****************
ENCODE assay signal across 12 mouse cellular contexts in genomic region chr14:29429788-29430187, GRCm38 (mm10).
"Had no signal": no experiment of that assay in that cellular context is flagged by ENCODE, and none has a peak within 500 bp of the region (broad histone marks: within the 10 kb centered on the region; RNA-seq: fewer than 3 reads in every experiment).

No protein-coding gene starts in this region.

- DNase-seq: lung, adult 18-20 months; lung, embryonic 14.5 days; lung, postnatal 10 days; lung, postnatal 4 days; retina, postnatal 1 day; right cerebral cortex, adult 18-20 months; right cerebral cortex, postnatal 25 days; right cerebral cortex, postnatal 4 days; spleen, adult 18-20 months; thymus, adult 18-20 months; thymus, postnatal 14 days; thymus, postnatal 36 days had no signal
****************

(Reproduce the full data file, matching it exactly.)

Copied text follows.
ENCODE assay signal across 12 mouse cellular contexts in genomic region chr14:29429788-29430187, GRCm38 (mm10).
"Had no signal": no experiment of that assay in that cellular context is flagged by ENCODE, and none has a peak within 500 bp of the region (broad histone marks: within the 10 kb centered on the region; RNA-seq: fewer than 3 reads in every experiment).

No protein-coding gene starts in this region.

- DNase-seq: lung, adult 18-20 months; lung, embryonic 14.5 days; lung, postnatal 10 days; lung, postnatal 4 days; retina, postnatal 1 day; right cerebral cortex, adult 18-20 months; right cerebral cortex, postnatal 25 days; right cerebral cortex, postnatal 4 days; spleen, adult 18-20 months; thymus, adult 18-20 months; thymus, postnatal 14 days; thymus, postnatal 36 days had no signal